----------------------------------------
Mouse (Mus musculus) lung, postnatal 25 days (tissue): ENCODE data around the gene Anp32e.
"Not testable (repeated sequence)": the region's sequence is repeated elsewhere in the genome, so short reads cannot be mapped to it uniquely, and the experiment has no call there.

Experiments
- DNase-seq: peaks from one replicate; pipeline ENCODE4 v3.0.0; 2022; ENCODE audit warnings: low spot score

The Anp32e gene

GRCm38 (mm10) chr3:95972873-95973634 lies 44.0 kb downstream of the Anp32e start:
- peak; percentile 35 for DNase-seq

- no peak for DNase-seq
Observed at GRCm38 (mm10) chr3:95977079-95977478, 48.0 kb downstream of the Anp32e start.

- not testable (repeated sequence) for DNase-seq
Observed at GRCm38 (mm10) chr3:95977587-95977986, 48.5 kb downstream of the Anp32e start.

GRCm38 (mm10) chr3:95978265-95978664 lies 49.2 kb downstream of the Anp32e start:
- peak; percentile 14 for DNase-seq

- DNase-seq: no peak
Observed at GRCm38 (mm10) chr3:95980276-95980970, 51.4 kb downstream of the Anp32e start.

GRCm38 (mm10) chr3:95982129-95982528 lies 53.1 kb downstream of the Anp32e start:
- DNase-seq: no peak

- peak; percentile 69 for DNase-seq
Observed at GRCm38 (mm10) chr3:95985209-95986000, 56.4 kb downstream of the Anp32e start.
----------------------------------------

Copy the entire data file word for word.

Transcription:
Mouse (Mus musculus) lung, postnatal 25 days (tissue): ENCODE data around the gene Anp32e.
"Not testable (repeated sequence)": the region's sequence is repeated elsewhere in the genome, so short reads cannot be mapped to it uniquely, and the experiment has no call there.

Experiments
- DNase-seq: peaks from one replicate; pipeline ENCODE4 v3.0.0; 2022; ENCODE audit warnings: low spot score

The Anp32e gene

GRCm38 (mm10) chr3:95972873-95973634 lies 44.0 kb downstream of the Anp32e start:
- peak; percentile 35 for DNase-seq

- no peak for DNase-seq
Observed at GRCm38 (mm10) chr3:95977079-95977478, 48.0 kb downstream of the Anp32e start.

- not testable (repeated sequence) for DNase-seq
Observed at GRCm38 (mm10) chr3:95977587-95977986, 48.5 kb downstream of the Anp32e start.

GRCm38 (mm10) chr3:95978265-95978664 lies 49.2 kb downstream of the Anp32e start:
- peak; percentile 14 for DNase-seq

- DNase-seq: no peak
Observed at GRCm38 (mm10) chr3:95980276-95980970, 51.4 kb downstream of the Anp32e start.

GRCm38 (mm10) chr3:95982129-95982528 lies 53.1 kb downstream of the Anp32e start:
- DNase-seq: no peak

- peak; percentile 69 for DNase-seq
Observed at GRCm38 (mm10) chr3:95985209-95986000, 56.4 kb downstream of the Anp32e start.